Sitting in the crematorium at her mother's funeral, Maxine Harley felt nothing. No swell of emotion in her chest, or sting of tears.

In fact, she experienced only simple relief that, at last, the woman who'd given birth to her had died.

Not relief in the way that many experience it when a loved one has been torturously ill and no longer has to suffer, but rather a growing sense of ease that she would no longer have to endure her mother.

Inevitably, there were those at the funeral who interpreted her lack of emotion as cruel, but what they didn't know is that Maxine, now 61, had already spent a lifetime grieving for the warmth and affection her mother had never shown her.


"Growing up, there had been no expressions of love, no bedtime stories or soothing cuddles when I was ill,' recalls Maxine, a psychotherapist who is single and lives in Sussex. But she dotes on her own daughter, 31, and her grandson, nine.

"At the funeral I didn't even pretend to cry. When I overheard two women sitting behind me saying how cold and heartless I was, I thought, 'If only you knew why I don't cry! I've learned not to cry — and right now I have nothing to cry about'.

"I struggle to even refer to her as my mother, and have no memory of ever feeling cherished by her or my father."

I've felt more sadness when I've lost pet dogs

"Instead they offered slaps, punches, kicks and burns. Why would I grieve for people who did that to me?"

As a society we're not very good at discussing bereavement, let alone the phenomenon of not grieving for someone when it's deemed we should. And while academic research often cites the death of a parent as one of life's most stressful events, Maxine's experience isn't unusual.

According to bereavement therapist Andy Langford, how we grieve is deeply personal. 'There are significant factors that affect whether and how we grieve.

'No two people will ever react to death in the same way,' explains Andy, who is chief operating officer at Cruse Bereavement Care, the UK's leading bereavement charity. 'Every situation is so remarkably different and we can't assume one person will experience the loss of a parent in the same way as the next.

'The relationship they had with that person when they were alive, and the circumstances around it, will impact how they feel. Although some people don't grieve for the individual, they may grieve for what they wished they'd had in their relationship with them, mourning for how they wish their mother or father had been.'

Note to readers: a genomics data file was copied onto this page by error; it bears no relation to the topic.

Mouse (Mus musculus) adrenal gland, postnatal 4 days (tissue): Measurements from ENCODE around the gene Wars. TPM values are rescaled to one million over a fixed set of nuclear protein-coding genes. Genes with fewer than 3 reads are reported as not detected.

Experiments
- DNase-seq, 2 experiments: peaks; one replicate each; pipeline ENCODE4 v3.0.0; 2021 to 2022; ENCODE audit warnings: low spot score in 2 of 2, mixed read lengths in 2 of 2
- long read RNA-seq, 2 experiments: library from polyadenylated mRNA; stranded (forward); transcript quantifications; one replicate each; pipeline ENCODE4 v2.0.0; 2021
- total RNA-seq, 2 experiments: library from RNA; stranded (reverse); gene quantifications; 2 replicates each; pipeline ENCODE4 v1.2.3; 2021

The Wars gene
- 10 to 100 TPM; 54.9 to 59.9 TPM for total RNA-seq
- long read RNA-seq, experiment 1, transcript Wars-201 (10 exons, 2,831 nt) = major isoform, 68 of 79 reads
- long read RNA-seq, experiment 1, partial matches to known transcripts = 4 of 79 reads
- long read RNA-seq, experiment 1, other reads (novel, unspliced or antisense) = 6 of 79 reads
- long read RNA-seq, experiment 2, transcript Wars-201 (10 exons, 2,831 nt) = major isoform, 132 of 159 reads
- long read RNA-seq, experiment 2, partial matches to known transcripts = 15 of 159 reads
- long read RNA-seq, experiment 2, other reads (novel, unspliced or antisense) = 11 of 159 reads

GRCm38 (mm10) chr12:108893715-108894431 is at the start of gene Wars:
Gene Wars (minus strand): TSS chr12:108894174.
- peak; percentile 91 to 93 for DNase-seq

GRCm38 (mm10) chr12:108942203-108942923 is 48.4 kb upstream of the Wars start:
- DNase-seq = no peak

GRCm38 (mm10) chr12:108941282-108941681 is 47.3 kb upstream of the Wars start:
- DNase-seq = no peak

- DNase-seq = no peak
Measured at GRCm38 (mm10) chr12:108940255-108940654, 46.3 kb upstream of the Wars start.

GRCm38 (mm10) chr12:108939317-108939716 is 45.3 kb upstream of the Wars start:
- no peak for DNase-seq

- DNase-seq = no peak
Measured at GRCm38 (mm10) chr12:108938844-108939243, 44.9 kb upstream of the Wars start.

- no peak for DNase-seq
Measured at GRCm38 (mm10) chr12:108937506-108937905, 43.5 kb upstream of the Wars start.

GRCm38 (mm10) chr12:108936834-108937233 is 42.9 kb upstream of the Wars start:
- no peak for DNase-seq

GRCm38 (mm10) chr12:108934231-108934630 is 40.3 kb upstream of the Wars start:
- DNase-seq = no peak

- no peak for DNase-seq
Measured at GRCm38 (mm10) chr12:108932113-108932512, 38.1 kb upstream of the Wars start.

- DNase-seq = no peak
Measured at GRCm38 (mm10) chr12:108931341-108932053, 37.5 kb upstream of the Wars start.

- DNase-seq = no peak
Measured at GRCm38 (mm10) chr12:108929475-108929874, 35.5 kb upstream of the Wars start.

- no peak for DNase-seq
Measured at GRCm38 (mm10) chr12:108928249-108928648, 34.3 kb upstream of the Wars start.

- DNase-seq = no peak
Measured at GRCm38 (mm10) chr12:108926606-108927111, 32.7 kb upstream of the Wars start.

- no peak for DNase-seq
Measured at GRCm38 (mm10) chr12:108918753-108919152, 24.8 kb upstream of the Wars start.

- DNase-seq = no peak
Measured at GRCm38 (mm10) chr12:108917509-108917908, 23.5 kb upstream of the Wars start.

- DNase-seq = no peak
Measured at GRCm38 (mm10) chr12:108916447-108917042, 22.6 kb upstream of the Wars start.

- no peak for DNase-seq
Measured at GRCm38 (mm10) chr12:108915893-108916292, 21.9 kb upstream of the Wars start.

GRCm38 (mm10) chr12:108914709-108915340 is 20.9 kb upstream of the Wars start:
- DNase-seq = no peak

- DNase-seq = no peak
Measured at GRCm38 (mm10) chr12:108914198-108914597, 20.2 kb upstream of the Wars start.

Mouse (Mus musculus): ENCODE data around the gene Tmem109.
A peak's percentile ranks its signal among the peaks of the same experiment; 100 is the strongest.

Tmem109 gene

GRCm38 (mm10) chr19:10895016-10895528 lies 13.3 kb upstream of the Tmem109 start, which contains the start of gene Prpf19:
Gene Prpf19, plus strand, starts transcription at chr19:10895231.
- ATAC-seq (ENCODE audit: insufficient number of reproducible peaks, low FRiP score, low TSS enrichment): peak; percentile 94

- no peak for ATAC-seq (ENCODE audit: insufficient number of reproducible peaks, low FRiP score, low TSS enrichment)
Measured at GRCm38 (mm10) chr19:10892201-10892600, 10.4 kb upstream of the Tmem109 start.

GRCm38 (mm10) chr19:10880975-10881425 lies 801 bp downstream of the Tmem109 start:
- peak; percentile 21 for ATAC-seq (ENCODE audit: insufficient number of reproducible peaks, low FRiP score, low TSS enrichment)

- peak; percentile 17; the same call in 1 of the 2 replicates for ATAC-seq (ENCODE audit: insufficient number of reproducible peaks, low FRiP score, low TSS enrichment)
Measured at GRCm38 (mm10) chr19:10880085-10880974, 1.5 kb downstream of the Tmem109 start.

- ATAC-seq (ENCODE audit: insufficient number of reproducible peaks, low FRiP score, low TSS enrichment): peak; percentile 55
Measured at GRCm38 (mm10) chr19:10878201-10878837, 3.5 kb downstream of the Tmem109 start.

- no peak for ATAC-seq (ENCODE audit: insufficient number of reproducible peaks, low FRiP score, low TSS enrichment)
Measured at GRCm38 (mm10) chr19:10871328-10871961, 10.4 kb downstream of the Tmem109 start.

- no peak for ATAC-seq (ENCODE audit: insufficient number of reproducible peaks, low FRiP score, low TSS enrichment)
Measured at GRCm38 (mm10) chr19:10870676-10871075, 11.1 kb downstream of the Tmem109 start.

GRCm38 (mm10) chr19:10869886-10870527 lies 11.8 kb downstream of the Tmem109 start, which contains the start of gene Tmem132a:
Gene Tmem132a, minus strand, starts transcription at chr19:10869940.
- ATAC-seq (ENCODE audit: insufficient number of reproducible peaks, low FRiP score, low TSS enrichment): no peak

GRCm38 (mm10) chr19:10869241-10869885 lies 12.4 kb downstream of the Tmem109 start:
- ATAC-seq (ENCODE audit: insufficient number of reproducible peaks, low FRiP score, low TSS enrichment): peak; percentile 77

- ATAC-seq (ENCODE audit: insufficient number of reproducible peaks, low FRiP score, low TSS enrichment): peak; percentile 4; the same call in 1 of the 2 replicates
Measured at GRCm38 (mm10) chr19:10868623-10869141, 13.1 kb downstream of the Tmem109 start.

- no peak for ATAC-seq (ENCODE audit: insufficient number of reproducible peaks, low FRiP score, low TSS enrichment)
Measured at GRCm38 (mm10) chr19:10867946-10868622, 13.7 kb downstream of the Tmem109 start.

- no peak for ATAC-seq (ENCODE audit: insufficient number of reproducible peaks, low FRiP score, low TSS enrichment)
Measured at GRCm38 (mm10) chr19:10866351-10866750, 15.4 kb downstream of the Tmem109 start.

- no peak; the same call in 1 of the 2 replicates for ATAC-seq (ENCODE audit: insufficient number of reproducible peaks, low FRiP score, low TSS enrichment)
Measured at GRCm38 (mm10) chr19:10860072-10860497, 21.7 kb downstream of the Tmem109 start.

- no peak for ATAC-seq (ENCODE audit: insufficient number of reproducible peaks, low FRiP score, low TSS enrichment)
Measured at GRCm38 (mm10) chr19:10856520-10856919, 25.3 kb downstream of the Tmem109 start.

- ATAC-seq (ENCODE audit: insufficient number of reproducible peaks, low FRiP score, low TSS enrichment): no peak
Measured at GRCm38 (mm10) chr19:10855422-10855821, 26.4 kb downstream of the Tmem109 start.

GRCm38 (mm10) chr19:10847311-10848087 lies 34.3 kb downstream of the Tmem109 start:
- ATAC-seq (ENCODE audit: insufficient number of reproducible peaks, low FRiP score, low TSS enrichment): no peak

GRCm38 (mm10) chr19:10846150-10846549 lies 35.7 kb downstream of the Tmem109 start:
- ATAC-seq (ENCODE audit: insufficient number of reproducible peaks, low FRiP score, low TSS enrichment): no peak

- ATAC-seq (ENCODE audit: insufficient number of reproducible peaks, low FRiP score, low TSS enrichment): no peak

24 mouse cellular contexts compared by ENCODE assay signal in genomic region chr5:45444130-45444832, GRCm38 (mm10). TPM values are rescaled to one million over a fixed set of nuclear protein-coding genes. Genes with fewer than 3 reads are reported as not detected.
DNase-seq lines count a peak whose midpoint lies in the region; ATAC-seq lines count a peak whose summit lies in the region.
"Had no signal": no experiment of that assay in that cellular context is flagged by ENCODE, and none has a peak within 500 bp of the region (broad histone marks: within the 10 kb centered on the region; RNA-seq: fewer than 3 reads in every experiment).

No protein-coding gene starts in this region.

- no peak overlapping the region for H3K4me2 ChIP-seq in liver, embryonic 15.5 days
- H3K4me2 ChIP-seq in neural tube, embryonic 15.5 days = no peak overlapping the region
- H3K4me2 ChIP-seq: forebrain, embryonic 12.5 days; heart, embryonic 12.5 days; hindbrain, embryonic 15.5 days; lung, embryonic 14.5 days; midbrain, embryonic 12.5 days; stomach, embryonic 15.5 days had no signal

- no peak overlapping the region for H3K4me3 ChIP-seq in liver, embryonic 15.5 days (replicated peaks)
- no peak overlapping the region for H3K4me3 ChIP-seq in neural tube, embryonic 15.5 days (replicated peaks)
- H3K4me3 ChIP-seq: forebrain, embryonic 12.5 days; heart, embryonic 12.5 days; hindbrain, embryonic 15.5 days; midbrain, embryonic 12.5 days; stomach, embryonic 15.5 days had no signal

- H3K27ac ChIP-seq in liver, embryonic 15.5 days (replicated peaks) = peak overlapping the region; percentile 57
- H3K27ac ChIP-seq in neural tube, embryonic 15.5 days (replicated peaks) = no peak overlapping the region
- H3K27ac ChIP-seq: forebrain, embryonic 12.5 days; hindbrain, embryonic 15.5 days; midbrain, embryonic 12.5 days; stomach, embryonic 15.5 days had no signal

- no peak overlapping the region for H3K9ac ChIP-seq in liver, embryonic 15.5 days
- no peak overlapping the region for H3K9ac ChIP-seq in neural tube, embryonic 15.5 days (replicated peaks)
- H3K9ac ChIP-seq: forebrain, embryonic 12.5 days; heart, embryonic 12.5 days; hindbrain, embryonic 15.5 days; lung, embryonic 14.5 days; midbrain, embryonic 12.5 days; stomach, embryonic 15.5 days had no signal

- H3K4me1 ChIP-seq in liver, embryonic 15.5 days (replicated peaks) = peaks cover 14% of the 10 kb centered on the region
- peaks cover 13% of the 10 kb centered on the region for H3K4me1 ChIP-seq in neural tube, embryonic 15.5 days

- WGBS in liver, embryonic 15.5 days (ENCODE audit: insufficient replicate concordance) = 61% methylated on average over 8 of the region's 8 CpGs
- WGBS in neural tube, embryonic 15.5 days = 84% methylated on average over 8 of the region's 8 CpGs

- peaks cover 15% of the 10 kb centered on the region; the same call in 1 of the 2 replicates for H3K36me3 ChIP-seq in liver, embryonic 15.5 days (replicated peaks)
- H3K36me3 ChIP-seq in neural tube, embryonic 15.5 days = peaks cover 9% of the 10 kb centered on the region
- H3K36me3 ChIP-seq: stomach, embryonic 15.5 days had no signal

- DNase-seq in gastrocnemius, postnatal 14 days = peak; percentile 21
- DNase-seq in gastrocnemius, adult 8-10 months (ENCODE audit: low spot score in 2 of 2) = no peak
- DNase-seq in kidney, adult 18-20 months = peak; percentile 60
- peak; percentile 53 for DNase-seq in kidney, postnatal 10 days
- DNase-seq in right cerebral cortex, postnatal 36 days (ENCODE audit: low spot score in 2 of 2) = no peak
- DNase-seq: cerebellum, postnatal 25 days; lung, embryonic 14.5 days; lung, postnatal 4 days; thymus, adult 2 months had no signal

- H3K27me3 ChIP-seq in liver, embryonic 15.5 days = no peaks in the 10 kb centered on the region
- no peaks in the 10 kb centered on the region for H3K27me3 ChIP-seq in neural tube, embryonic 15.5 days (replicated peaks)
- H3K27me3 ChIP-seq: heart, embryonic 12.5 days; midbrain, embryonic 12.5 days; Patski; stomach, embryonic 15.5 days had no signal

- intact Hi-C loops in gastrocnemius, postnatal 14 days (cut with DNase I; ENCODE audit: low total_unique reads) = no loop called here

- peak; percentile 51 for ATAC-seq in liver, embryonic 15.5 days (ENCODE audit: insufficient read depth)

Maxine was the second of four children, and her parents, a policeman and a housewife who went on to own a grocery business together, were in their 20s when she was born. "I remember sitting on the stairs when I was 11 and overhearing my mother say to my father how much she hated me. I knew then that nothing was going to change,' recalls Maxine.

"When I was 15 she bought me a suitcase and told me to leave, but I couldn't until I was 16 and got a job, first in a supermarket and then the civil service, where I climbed the ladder and could afford to rent somewhere.

"I can talk about it dispassionately as I've done a lot of work over the years to come to terms with it."

After leaving home, Maxine maintained distant contact until her parents' deaths — she was 25 when her father died, and in her late 30s when her mother did. "I don't even remember the month or year. She'd had pancreatic cancer and when I got a call from my older sister to let me know she'd died I thought, 'OK, fine', before getting back to work with my clients," Maxine says.

"I went to her funeral out of duty, but I've felt more sadness when I've lost pet dogs. It was a blessing to me that they both died young, aged 52 and 62 respectively. The only mourning I did was for the childhood I didn't have because of them. I'd been an emotional orphan all my life and they had been 'dead' to me well before they died. My only sadness is that I'll never know what it feels like to be loved by a parent, and there are so many other people in the same situation."

Maxine admits that becoming a mother herself aged 30 was the greatest antidote to her own childhood. When she held her daughter she just couldn't understand how her parents could have been so uncaring.

"I cherished everything, especially the little things such as reading fairy stories to my daughter and watching a family movie or children's TV, because nobody had ever done those things with me," she adds.